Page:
Web hosting stores all the files, images and programming that make up your website and sends all of that information to visitors when they use your domain name to visit your site.
Summary: if you don’t have web hosting, your website has nowhere to live and won’t be available to view on the internet.
Maggie's Mildly Interesting but Ultimately Irrelevant Facts:
You can technically host a website yourself, but it’s a very technical and involved process (not to mention expensive), including setting up hardware, equipment, software and managing ongoing maintenance… That’s where the convenience of web hosts comes in handy! They take care of all the hard stuff!
What type of web hosting do you need for your website?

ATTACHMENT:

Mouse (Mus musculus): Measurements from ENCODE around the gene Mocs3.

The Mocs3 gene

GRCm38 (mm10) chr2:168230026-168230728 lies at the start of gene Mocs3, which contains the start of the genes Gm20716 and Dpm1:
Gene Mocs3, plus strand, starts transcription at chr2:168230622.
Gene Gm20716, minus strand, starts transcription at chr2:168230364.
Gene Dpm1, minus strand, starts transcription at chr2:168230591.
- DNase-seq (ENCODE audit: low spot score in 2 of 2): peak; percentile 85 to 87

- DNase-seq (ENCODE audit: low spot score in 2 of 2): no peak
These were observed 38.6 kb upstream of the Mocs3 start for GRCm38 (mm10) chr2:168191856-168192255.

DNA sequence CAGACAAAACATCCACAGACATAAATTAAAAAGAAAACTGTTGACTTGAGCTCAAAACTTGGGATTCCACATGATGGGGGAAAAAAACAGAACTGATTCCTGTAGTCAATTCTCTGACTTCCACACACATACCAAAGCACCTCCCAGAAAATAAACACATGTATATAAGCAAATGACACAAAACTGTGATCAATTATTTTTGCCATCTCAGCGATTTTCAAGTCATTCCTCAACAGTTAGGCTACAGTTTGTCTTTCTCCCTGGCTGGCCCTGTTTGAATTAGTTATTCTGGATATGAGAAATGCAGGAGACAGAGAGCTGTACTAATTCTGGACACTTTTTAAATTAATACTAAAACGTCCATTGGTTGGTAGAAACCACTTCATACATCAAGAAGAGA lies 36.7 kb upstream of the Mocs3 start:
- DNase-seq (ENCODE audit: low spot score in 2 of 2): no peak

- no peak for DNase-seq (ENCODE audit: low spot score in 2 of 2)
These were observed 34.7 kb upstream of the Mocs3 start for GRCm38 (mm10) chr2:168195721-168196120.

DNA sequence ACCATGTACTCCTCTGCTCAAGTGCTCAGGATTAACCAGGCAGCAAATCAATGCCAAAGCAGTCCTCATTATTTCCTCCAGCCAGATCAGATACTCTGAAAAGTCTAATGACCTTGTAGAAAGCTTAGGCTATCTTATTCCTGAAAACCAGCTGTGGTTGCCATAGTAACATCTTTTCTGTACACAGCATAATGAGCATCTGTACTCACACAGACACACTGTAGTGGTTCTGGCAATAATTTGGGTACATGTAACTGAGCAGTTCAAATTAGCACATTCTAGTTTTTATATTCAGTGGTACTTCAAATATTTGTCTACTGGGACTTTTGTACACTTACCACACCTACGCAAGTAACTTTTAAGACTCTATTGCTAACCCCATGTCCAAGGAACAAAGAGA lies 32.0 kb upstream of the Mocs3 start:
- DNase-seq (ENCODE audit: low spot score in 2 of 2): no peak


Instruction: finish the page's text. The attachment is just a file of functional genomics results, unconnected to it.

Getting web hosting can be confusing at first glance. There are all sorts of different types of hosting that cater to different usage cases. Shared hosting, WordPress hosting, VPS hosting, cloud hosting, reseller hosting, dedicated hosting, and more!
Which one should you choose?
To keep things simple and in the context of most small business websites that are just starting out, I’m going to explain the differences between shared hosting and WordPress hosting.
Shared hosting is pretty self-explanatory. You share the “space” that you are renting out with other people who are also building their websites in that space. All the websites in that space use the same pool of resources.